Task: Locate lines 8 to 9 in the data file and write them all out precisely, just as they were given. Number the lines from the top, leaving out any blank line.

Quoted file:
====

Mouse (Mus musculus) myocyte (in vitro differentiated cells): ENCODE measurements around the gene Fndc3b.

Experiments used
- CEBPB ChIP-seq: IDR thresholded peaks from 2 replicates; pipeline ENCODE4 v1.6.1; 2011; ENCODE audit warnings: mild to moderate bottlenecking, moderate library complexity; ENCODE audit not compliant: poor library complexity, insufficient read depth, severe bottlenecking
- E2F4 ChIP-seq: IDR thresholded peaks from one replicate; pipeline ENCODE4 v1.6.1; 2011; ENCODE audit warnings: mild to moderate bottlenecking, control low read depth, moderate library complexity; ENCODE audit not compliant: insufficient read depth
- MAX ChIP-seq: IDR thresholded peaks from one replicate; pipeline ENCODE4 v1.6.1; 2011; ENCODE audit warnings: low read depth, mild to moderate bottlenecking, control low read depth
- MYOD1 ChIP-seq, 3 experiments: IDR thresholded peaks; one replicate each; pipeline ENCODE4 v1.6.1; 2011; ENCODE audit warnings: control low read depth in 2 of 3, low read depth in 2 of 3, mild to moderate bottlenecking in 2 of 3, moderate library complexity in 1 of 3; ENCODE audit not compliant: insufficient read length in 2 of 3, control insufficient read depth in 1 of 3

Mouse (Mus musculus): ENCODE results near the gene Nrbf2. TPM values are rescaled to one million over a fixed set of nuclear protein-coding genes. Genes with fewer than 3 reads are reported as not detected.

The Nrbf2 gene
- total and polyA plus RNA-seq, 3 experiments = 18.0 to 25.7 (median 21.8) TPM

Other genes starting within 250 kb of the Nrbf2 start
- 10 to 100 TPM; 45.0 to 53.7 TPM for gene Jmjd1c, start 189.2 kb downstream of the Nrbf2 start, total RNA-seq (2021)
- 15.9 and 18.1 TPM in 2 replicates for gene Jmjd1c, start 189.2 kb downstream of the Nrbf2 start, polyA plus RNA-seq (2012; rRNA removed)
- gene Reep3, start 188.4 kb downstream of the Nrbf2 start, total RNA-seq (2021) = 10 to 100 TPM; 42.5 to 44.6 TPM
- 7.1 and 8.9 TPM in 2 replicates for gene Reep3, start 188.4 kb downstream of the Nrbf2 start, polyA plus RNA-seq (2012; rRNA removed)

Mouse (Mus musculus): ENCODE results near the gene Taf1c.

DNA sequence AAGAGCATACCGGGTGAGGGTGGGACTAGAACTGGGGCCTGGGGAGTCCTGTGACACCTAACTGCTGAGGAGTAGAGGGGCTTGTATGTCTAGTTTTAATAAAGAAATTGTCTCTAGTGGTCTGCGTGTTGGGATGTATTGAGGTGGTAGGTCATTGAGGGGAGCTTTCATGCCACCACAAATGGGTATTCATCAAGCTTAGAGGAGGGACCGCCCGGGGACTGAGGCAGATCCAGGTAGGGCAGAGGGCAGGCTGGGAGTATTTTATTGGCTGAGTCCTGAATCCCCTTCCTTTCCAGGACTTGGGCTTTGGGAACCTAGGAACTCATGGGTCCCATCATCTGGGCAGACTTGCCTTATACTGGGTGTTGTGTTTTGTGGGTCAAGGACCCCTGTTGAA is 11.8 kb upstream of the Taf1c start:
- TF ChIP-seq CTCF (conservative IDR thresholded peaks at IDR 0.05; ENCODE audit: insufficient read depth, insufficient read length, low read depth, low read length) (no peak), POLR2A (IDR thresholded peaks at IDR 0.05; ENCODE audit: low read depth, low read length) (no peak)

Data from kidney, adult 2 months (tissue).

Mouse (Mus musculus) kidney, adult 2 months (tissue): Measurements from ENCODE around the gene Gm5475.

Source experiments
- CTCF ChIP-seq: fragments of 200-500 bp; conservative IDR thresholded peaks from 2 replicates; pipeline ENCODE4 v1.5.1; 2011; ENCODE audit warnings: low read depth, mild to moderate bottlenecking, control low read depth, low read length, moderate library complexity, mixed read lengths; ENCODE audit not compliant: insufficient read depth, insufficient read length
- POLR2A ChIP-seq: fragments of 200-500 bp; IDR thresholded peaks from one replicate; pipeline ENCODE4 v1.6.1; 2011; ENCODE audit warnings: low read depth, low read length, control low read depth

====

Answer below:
The Nrbf2 gene
- total and polyA plus RNA-seq, 3 experiments = 18.0 to 25.7 (median 21.8) TPM